Macanese Style

Exploring the newly unveiled St. Regis Macao

With its cobblestone streets lined with shops peddling homespun delicacies like coconut ice cream, crunchy almond biscuits and roasted meat slices, it’s clear that Macau still retains a semblance of quaintness. The east-west, Portuguese-Chinese cultural marriage of the past few centuries has been one blessed with peace, prosperity and tolerance. Here, Buddhist and Taoist temples nestle up to Roman Catholic churches.

It’s one of the reasons behind the St. Regis, Macao’s commissioning of Portuguese artist Gil Araujo to create the breathtaking centrepiece mural at the St. Regis Bar, aptly naming it “Harmony”. This work is a brilliant multi-coloured portrayal of the tradition, the history, and the modernity of the location

The mural is composed of a four-layer 8,000 individual painted glass parts, highlighted by six LED screens that produce a glittering perspective effect. A special type of paint was used on all 8,000 glass segments, bringing forth a stained glass effect. Green symbolises the Macau autonomous region; blue and white personifies Portugal; while reds and yellows represent Chinese heritage.

It’s also here that the Bloody Mary gets its Macanese makeover, morphing into the “Mary of the East” or “Maria do Leste” in Portuguese, courtesy of creators Marcel Kloet and Oscar Martinez – a well-considered riff on the perennial cocktail that made its American debut at the King Cole Bar in the St. Regis, New York, composed of pink peppercorns, limes, piri piri, cinnamon, paprika along with tomato juice and vodka. An accompaniment to “Mary of the East” is an assortment of canapés, a culinary and cultural retracing of Macau’s heritage. So in tribute, the St. Regis Bar team presents on trays with wave motifs appropriated from the city’s famed cobblestone lanes, Portuguese chourico, Chinese egg tarts as well as ocean-inspired lobster, served with celery and sea salt.

The hotel’s dining destination, The Manor, which places emphasis on delectable fruits de mer, is in effect, five separate spaces – The Dining Room, The Wine Gallery, The Verandah, The Penthouse Kitchen, and The Library – each of which has been designed to provide just the right ambience for both intimate dinners and larger groups.

Meanwhile, at the property’s Iridium Spa, located on the 38th level, the traditions of The Iridium Room at The St. Regis New York, opened in 1938, are revived and expanded upon. Here, gemstone-based treatments take centre stage, and are selected according to one’s intended mood-enhancing objectives. Spa products embody the restorative properties of gemstones and their healing attributes. Treatment rooms are tastefully decorated, and guests are advised to place their phones and watches away to embark on spa experiences free from digital interruptions.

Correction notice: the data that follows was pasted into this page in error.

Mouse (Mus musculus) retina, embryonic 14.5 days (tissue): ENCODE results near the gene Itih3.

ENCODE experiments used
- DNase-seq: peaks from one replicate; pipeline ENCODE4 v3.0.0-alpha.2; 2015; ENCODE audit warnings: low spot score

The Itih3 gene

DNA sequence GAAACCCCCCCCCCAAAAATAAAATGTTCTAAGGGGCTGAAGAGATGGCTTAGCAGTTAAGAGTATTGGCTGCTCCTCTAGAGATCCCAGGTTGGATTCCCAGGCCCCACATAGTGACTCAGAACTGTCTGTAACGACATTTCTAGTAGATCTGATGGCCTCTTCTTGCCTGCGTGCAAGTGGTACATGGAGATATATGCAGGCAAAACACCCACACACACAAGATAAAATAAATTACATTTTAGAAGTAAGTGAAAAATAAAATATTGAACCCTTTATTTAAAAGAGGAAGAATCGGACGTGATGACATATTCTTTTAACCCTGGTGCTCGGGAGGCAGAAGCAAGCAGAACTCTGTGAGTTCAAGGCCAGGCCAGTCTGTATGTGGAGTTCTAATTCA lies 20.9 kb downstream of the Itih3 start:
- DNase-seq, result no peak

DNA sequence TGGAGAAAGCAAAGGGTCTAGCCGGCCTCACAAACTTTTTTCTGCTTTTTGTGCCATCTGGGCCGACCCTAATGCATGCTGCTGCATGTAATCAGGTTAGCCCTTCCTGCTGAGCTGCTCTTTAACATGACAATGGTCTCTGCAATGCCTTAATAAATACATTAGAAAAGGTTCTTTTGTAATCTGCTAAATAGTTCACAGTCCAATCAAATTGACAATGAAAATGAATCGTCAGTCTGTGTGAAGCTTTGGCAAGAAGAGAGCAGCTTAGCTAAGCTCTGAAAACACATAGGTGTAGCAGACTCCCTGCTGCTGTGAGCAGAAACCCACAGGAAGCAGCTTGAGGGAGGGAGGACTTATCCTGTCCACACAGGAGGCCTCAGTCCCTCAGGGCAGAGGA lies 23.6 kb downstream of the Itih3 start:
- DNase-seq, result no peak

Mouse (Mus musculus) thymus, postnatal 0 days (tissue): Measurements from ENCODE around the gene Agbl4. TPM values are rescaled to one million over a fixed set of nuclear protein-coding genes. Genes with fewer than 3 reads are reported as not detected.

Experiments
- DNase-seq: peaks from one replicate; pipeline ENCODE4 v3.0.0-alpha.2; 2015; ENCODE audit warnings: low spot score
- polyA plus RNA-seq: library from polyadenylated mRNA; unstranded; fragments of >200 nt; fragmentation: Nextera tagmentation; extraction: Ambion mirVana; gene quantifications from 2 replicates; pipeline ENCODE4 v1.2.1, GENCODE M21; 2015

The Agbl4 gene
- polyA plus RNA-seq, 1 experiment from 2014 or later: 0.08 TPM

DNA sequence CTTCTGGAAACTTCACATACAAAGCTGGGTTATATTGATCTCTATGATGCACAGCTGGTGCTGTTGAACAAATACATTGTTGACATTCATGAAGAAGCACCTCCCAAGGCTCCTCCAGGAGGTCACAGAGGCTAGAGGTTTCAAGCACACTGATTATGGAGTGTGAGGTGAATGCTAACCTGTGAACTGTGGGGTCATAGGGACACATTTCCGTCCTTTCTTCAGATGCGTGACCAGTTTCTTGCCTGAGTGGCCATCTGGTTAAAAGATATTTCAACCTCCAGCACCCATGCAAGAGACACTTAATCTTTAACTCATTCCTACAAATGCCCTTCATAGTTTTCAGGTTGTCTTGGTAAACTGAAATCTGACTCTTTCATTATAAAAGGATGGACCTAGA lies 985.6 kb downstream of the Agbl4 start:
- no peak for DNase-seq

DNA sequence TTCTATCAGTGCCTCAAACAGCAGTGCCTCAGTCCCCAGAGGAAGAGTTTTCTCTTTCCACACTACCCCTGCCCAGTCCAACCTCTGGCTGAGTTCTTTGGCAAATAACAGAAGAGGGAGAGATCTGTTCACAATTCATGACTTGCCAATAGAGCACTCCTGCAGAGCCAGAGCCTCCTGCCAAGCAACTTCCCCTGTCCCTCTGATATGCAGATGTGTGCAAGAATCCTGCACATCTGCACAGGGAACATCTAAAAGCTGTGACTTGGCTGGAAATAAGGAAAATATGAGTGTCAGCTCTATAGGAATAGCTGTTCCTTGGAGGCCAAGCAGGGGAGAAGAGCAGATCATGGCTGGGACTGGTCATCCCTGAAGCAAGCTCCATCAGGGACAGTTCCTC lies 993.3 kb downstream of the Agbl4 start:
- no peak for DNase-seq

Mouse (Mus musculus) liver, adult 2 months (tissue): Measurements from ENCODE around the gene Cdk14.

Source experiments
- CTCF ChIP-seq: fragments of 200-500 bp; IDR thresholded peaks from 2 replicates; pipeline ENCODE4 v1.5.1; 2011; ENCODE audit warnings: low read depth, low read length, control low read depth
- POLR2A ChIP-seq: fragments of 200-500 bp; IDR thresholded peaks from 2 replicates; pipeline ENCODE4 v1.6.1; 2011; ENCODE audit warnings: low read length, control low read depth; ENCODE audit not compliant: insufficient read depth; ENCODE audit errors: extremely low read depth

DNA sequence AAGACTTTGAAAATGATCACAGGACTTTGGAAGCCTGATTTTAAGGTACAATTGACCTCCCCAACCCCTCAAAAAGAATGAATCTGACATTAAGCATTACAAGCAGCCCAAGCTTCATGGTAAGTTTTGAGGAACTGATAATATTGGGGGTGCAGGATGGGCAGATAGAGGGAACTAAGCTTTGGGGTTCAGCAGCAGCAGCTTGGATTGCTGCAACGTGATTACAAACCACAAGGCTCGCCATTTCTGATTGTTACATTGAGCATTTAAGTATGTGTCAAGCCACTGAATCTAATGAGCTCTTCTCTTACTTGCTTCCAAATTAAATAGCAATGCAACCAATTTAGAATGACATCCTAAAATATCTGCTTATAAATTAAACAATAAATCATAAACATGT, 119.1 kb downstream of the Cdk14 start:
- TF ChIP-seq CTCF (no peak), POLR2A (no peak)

According to Josef Dolp, Starwood’s Vice President for Hong Kong, Macau, Taiwan and Korea, “Luxury came a little late into Macau.” But he hopes that this will change with the introduction of this St. Regis property. He cites the luxury chain’s ensemble of stellar amenities such as the 24-hour butler service, experiences like the champagne sabering ritual, and emphasis on technology including the new St. Regis Butler app that connects guests with their butlers before, during and after their stay.

The St. Regis butlers are on hand to tend to a wide range of guests’ needs and wants including morning coffees served at specific times, suit and shirt pressings, dinner reservations as well as arrangements to collect shopping from stores. All butlers undergo a rigorous two-month training program, and have the innate ability to intuit the needs of guests as well as respond to any spur of the moment requests.

Highlights in the 400-room St. Regis Macao include a soothing interior scheme of calming beiges and browns, accentuated with aquamarine-tone cushions, a pillow menu, 140 cm LED television, the Remède product range in bathrooms as well as complimentary wifi. Dolp believes that the St. Regis approach of planting properties in exotic locales such as Lhasa and now, in Macau, heightens for guests a finer appreciation for luxury and its trappings in locations selected for their city buzz, pristine natural settings or in Macau’s case, its high-rolling reputation of glamour and bling.

The St. Regis MacaoCotai Central, Estrada Do Istmo.S/N Cotai, Macau.Tel +853 2882

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